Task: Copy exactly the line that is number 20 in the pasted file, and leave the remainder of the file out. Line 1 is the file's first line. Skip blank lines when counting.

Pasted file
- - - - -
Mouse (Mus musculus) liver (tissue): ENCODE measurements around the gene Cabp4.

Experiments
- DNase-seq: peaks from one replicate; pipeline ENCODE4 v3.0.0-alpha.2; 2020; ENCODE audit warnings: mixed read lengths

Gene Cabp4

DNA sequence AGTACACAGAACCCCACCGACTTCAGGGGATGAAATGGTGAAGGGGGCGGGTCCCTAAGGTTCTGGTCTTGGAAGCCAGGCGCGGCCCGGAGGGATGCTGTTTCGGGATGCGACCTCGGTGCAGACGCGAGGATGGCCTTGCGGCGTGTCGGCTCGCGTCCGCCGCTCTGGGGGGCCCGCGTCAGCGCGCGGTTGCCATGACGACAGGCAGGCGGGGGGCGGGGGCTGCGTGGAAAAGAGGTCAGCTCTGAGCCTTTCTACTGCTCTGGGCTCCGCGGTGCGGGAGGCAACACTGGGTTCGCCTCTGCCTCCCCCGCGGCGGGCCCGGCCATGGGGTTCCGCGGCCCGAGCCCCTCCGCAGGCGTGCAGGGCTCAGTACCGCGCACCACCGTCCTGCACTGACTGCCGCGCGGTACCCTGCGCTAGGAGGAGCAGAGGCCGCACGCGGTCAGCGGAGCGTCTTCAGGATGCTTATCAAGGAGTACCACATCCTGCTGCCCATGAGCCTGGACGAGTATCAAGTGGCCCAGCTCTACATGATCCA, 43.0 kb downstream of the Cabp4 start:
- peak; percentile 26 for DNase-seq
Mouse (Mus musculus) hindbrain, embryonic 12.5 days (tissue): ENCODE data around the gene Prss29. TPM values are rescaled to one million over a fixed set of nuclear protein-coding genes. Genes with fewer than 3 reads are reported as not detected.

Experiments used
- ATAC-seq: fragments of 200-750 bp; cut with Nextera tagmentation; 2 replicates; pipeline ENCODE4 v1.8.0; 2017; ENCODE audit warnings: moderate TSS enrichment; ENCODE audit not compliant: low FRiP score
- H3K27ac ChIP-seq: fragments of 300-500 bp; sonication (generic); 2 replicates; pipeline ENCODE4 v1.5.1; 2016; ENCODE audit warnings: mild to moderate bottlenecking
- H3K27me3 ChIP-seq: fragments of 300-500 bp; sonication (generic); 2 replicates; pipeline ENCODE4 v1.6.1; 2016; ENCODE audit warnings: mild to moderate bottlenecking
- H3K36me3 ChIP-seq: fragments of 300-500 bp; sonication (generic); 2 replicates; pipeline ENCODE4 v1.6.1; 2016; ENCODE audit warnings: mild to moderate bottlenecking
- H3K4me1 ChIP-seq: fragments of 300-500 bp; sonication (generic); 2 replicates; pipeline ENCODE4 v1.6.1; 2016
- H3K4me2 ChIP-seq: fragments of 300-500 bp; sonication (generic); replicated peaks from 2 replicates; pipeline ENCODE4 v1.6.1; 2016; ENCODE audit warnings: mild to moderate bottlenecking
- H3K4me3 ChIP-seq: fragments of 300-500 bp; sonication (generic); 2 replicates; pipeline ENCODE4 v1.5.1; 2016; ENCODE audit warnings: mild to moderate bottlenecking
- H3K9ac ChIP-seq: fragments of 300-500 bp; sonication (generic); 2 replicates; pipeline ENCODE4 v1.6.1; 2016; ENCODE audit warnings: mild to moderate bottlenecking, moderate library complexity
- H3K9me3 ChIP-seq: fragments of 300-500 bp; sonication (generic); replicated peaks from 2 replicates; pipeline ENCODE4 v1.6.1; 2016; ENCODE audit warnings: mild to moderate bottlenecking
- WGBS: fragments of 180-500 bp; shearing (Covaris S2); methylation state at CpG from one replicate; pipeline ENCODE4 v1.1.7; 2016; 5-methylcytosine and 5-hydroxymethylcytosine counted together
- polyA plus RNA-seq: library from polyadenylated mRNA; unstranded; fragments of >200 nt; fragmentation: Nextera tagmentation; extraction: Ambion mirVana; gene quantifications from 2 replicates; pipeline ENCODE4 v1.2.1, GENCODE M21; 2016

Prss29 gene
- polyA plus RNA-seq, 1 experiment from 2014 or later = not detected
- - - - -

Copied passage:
Prss29 gene